As for the backup options, I think Higgy still has a grasp on the job as of right now, though both Wells and Rortvedt should see playtime this upcoming season. Higgy struggled immensely to start the year, but in the second half, he posted a .801 OPS to pair with a 127 wRC+. With Trevino not being very good offensively, it’s imperative that the squad can get some sort of production out of the other options that’ll supplement him on off-days, or platoon situations.

The only reason this grade isn’t higher is simply because the position will likely generate below-average offense. With that being said, the Catcher position has changed drastically over the years, where defense is all the rave. I could see Trevi posting a better wRC+ than he did last year (91), but that could be wishful thinking. As a group, the Yanks’ catchers accumulated 5.4 fWAR last season, which was good for 4th in baseball. I feel a B+ grade is fair.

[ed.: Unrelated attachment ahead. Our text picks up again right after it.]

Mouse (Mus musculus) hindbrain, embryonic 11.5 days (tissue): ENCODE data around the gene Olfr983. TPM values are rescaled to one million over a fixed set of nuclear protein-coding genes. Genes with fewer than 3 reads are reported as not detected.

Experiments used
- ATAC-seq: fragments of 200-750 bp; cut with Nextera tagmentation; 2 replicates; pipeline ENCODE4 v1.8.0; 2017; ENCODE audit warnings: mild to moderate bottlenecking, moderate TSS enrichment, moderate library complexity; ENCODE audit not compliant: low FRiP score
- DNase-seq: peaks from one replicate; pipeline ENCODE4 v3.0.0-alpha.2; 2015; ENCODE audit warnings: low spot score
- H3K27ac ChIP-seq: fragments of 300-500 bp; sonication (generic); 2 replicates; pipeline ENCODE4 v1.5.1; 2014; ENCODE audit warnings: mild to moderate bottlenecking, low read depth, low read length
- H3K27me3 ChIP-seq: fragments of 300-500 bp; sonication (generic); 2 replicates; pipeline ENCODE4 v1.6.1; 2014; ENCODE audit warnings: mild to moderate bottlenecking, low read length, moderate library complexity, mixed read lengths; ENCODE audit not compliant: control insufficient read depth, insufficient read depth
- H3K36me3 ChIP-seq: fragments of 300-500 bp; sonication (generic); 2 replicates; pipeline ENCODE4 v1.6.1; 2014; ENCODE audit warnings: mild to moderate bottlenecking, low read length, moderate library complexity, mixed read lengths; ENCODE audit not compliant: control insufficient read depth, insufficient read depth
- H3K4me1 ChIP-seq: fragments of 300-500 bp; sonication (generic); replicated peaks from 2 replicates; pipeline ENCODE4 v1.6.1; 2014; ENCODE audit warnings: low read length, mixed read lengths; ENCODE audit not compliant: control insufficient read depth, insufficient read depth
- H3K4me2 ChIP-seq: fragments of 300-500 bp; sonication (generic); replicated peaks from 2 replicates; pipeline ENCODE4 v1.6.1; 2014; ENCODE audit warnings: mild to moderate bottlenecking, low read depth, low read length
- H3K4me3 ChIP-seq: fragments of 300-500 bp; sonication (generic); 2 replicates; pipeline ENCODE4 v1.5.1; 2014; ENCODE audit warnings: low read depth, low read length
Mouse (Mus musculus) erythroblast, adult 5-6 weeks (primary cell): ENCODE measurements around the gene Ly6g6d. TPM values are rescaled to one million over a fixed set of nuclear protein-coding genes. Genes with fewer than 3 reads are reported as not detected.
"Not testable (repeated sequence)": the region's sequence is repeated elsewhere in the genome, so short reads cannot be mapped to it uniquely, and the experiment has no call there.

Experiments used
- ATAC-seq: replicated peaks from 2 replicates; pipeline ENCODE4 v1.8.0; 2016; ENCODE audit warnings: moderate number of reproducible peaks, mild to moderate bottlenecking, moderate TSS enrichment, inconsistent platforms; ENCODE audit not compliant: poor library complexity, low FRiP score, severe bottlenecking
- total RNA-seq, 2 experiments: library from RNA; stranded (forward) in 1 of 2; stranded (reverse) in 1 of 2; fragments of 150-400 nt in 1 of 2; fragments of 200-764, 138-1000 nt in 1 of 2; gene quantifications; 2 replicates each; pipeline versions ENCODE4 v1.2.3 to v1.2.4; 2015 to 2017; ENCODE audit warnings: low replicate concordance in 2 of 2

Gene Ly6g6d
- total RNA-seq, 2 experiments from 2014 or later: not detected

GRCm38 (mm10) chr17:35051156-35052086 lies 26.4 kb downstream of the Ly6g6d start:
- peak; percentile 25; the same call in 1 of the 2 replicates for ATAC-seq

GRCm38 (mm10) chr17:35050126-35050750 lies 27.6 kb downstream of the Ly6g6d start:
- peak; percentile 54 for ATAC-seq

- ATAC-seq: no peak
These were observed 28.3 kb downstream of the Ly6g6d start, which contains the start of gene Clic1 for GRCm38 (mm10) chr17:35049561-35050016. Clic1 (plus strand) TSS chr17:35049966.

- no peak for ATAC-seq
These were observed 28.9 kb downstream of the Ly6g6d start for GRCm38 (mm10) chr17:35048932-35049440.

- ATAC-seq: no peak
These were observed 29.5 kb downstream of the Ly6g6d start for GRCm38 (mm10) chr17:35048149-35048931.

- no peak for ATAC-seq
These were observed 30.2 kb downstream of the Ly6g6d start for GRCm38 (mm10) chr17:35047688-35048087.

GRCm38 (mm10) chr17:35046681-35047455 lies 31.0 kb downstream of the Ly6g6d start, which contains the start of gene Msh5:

First Base: A-

  • Anthony Rizzo
  • DJ LeMahieu
  • Oswaldo Cabrera

The first base position is one of the more intriguing positions to grade for this team, as, of course, Anthony Rizzo is still one of the best in baseball. His defense took a slight step backward last season, but that can also be attributed to having to constantly clean up IKF’s messes. With a changing of the guard at shortstop, as I’ll address later on, it could lead to Rizzo being even better with his scoops and plays over at first. On the offensive side of things, Rizzo had one of the strangest years in his career, as he basically sold out entirely for power.

He dominated the short porch, and with no shift this season (shifted against 89.5% of the time), he should see a massive improvement in both his batting average (.224) and his OBP (.338). Additionally, with no shift, he should be able to rack up more base hits, which will allow him to press less at the plate, meaning his strikeout numbers should come back down as well.